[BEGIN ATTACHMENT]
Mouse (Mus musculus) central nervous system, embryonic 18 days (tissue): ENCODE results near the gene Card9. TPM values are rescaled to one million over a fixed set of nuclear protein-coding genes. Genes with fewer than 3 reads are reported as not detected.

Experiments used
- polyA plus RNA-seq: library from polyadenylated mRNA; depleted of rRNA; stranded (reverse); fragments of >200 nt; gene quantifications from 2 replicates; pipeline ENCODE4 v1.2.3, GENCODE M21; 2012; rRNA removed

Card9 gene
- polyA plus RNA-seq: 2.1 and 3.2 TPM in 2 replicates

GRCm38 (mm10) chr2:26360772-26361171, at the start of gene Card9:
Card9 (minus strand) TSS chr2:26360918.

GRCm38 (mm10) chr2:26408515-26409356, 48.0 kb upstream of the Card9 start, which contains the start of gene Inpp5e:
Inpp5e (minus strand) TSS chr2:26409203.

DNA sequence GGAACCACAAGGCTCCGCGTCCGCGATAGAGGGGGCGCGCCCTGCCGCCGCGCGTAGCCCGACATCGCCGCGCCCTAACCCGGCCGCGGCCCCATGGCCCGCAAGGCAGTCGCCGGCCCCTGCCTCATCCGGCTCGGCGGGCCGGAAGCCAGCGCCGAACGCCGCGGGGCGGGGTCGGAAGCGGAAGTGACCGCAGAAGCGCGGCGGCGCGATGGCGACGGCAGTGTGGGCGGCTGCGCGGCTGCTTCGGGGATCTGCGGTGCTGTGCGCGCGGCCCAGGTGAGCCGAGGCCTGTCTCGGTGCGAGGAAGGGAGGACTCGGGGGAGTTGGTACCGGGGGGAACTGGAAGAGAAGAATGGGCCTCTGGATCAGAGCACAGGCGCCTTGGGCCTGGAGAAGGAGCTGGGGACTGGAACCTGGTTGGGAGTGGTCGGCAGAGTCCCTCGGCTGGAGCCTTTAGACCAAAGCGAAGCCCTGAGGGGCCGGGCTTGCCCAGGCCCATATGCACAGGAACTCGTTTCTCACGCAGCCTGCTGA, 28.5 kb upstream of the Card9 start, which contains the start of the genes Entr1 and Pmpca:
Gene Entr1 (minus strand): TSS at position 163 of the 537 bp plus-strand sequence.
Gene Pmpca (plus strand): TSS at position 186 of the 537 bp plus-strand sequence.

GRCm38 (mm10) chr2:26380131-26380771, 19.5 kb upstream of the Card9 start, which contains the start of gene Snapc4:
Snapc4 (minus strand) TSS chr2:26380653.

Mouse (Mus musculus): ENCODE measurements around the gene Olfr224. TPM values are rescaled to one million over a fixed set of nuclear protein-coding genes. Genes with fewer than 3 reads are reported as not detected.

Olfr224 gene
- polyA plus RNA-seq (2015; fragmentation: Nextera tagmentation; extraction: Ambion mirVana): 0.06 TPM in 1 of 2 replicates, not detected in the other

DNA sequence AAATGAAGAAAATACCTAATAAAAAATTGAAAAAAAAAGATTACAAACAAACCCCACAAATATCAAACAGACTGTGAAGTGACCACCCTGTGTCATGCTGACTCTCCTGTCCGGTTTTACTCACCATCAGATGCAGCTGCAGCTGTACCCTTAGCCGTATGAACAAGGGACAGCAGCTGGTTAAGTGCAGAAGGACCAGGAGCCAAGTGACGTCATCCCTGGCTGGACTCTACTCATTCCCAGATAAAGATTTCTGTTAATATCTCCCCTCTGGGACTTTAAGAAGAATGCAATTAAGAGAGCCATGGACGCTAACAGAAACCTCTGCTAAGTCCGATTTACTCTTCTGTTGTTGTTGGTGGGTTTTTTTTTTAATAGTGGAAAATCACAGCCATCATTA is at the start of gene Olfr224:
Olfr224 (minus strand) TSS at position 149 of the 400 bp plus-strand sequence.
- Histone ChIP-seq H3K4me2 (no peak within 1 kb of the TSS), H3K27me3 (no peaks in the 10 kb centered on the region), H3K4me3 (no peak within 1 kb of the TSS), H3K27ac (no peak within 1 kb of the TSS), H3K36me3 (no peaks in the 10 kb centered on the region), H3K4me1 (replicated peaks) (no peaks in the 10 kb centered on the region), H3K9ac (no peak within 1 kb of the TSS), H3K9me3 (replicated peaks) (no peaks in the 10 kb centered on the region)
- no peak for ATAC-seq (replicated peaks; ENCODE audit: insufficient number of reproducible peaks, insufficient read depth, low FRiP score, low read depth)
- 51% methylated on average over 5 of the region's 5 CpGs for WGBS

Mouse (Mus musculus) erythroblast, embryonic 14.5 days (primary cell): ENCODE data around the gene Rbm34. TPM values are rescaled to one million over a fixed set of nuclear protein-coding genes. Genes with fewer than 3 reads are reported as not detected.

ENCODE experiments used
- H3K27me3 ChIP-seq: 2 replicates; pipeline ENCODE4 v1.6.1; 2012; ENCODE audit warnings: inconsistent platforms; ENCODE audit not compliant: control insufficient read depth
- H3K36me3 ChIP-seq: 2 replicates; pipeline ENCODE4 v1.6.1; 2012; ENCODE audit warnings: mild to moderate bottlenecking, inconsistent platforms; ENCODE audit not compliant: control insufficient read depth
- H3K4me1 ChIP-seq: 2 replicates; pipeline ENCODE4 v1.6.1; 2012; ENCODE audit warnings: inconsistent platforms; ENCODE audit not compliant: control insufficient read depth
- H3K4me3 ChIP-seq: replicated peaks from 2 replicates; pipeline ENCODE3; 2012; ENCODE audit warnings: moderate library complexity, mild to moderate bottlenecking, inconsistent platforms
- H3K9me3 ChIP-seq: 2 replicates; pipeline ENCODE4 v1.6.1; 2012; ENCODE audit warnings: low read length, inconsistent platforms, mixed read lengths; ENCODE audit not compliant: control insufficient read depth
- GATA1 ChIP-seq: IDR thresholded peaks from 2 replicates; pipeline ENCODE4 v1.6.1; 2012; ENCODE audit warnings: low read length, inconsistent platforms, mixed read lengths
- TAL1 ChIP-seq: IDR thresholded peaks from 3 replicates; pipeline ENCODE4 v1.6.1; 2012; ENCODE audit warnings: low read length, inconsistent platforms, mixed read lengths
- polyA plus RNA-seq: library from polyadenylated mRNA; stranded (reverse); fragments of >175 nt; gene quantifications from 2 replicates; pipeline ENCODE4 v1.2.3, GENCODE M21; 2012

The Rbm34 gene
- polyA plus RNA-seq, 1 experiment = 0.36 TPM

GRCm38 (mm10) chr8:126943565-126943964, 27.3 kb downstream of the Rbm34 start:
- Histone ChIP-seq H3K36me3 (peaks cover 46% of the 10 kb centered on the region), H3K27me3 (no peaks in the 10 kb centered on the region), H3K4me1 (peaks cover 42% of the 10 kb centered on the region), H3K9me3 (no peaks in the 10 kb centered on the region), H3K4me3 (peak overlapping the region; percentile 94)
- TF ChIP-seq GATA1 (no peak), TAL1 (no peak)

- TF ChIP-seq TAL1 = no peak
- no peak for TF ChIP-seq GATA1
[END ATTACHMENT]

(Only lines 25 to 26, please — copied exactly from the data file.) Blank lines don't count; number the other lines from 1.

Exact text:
- H3K27me3 ChIP-seq: 2 replicates; pipeline ENCODE4 v1.6.1; 2012; ENCODE audit warnings: inconsistent platforms; ENCODE audit not compliant: control insufficient read depth
- H3K36me3 ChIP-seq: 2 replicates; pipeline ENCODE4 v1.6.1; 2012; ENCODE audit warnings: mild to moderate bottlenecking, inconsistent platforms; ENCODE audit not compliant: control insufficient read depth